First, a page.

where X is the biomass concentration (g/L), μ is cellular growth rates (h^{−1}) obtained from the flux balance calculation, u _{ L } is the liquid phase velocity, ε_{L} is the liquid phase volume fraction, and D _{ A } is the axial dispersion coefficient of the liquid phase. A typical Danckwerts boundary condition was imposed at the reactor entrance (z = 0), while a zero slope boundary condition was applied at the reactor exit (z = L). A uniform biomass concentration profile within the reactor was used as the initial condition.
Mass balances of the dissolved gaseous substrates had the form,
where C _{ L } and H _{ L } are the liquid phase CO and H_{2} concentrations (mmol/L), v _{ C } and v _{ H } are the CO and H_{2} uptake rates (mmol/gDW/h) obtained from the flux balance calculation, k_{ m, C } and k_{ m, H } are the corresponding gas–liquid mass transfer coefficients, and C* and H* are the saturated liquid concentrations (mmol/L) calculated from the corresponding gas phase concentrations using Henry’s law at the specified temperature and pressure. Constant gas–liquid mass transfer coefficients were used for simplicity despite their known dependence on various factors including gas bubble size [31], which was not modeled in this study. The Danckwerts boundary conditions imposed at the reactor entrance assumed the form shown since dissolved gases were not fed to the reactor, while zero slope boundary conditions were applied at the reactor exit. Uniform concentration profiles calculated from the initial gas phase concentrations using Henry’s law were imposed as initial conditions, which was consistent with the liquid phase being saturated with the feed gases prior to inoculation.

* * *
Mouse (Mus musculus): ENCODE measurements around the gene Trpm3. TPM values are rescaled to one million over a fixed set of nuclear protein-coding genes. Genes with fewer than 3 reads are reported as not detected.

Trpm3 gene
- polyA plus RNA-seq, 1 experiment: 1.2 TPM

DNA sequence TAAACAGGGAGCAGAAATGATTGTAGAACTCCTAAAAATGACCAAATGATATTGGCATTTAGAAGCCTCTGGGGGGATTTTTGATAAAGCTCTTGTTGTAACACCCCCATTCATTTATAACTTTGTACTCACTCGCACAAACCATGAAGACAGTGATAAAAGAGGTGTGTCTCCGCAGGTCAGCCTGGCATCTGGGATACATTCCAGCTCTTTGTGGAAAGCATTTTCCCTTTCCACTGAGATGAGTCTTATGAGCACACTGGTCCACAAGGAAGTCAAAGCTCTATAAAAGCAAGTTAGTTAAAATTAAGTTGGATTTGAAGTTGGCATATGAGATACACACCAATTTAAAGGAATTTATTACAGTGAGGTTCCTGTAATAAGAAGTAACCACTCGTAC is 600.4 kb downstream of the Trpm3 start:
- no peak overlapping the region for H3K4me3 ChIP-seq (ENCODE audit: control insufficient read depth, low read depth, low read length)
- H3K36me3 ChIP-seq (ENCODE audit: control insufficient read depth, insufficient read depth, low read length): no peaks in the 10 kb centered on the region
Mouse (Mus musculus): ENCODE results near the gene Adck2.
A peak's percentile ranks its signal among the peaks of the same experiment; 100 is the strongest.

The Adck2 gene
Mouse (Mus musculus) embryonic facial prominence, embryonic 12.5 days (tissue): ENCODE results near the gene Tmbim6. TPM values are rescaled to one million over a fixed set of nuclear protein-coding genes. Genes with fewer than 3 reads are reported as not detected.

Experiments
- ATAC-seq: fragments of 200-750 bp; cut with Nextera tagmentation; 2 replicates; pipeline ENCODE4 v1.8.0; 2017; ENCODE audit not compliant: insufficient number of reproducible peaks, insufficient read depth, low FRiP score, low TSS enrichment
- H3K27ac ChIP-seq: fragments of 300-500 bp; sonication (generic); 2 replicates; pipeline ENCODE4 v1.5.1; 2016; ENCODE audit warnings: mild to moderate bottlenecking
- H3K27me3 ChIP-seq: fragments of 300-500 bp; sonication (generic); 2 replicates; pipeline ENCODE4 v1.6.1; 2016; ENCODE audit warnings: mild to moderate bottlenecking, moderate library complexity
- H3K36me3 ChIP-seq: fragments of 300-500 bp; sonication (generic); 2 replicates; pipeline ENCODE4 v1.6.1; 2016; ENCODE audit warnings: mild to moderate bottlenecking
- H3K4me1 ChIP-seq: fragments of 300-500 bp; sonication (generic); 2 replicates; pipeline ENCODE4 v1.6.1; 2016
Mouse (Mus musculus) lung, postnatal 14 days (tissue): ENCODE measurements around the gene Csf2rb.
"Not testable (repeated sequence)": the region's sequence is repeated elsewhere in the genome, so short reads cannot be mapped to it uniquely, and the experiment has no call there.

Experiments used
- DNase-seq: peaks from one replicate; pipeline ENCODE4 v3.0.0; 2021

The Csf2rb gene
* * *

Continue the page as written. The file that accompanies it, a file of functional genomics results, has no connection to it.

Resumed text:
Mass balances of the two substrates in the gas phase had the form,
where C _{ G } and H _{ G } are the gas phase CO and H_{2} concentrations (mmol/L), ε_{G} = 1ε_{L} is the gas phase volume fraction, and u _{ G } is the superficial gas velocity. The gas concentrations at the reactor entrance C _{ GF } and H _{ GF } were calculated from the partial pressures of the feed gas using the ideal gas law. Uniform initial conditions were specified by setting C _{ G0 } = C _{ GF } and H _{ G0 } = H _{ GF } , which again was consistent with the liquid phase being saturated with the feed gases prior to inoculation.